LDL values as given on a standard cholesterol test are terrible indicators for a number of reasons. First, there’s the inaccuracy of the measurement itself. The number is estimated based on the other values and never measured directly. Second, it provides no insight to the “quality” of the LDL particles. The small-dense LDLs are the ones most likely to be oxidized, and a cholesterol test doesn’t distinguish the small from the large. I have seen literature of some new LDL tests, I think Jimmy Moore blogged about them, that give a true picture of your LDLs. I think those LDL tests are a better predictor than even HDL, but I haven’t looked into them since my insurance doesn’t cover those tests.

    That’s correct; LDL is usually calculated, and if you have low triglcyerides, the calculation is often way off. If you’ve got high HDL and low triglycerides, the odds are very good that you’re mostly producing large, fluffy LDL.

  5. Dan says:

    Why let a little inconvenient data interfere with all those profits from drugs and “cholesterol lowering processed foods”???

    I tried to share the data with my doctor, but he didn’t want to argue. At least he’s not pressuring me to take statins if I don’t want to.

    I guess that’s a start, at least. My dad’s doctor was furious when he stopped taking Lipitor.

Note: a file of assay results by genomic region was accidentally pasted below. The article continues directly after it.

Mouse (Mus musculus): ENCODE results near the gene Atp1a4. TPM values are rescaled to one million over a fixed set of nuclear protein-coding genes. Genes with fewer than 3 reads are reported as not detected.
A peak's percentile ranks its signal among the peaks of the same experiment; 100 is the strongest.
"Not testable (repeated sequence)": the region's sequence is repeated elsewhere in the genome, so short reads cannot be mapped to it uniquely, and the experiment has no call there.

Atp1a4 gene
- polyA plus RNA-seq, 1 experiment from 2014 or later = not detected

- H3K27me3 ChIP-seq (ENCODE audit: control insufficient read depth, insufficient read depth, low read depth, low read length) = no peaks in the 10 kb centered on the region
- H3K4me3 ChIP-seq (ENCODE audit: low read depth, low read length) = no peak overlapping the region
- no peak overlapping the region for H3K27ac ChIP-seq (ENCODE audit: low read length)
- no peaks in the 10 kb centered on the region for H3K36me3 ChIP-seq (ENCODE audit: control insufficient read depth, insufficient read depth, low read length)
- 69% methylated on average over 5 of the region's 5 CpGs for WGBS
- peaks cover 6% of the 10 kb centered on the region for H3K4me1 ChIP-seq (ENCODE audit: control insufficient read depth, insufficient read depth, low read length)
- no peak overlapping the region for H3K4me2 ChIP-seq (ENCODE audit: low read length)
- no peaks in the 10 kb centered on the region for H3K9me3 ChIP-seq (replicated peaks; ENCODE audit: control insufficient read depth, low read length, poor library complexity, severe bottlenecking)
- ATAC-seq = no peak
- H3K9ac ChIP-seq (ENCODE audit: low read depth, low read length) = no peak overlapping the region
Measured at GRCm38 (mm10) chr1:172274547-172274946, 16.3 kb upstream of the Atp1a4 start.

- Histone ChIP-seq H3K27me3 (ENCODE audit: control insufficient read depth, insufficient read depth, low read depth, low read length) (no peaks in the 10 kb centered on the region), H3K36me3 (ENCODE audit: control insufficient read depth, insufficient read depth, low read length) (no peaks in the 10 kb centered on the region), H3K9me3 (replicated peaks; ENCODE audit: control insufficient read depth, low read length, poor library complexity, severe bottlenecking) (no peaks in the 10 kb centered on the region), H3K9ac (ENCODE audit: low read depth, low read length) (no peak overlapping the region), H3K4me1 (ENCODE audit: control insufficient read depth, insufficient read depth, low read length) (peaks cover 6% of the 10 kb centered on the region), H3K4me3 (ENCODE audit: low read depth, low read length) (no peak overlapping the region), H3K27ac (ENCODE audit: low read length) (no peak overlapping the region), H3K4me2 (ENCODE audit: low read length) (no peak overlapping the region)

6. Ed Terry says:

    A year and a half ago, my cardiologist was thrilled that my total cholesterol was 97 (LDL 44)! I accomplished that by only eating fats that came from huge industrial facilities (e.g. soybean, etc). None months later when I went back for a checkup and he wanted to put me on a statin because my LDL had shot up to a staggering 80! When I pointed out that my HDL was now 66, he didn’t even acknowledge that as a potential improvement.

    I pointed out to him that there’s never been a study demonstrating that lowering LDL reduced mortality. He grudgingly admitted that perhaps the slight benefits offered by statins were due to their “pleiotropic” effects, and he was adamant that I go on a statin. By the way, most of the fat I eat was at one time walking around and making noise.

    Later that year, I was impressed by my primary care doctor. She asked me how I raised my HDL to 70 and I told her she wasn’t going to like the answer. After I briefly explained my low-carb approach, she didn’t even blink.

    I don’t think I’d want my total cholesterol so low. Glad your HDL is nice and high now.

  7. Dave, RN says:

    “LDL values as given on a standard cholesterol test are terrible indicators for a number of reasons”.

    Another reason for that is there are two ways of calculating that number. If your trigs are above 100 you use what most all labs use in the US (Friedewald). I’m guessing that US labs use Friedewald because most americans trigs are above 100. . If it’s below, then you’re supposed to use the “Iranian” method to calculate. But, they are still both just calculations and not actual measurements.

    And yea, a total of 97 is… frightening.

    And neither method tells us diddly about particle size.

  8. kilton says:

    This post should go into the Blogging Hall Of Fame. Pure gold. 🙂

  9. Ailu says: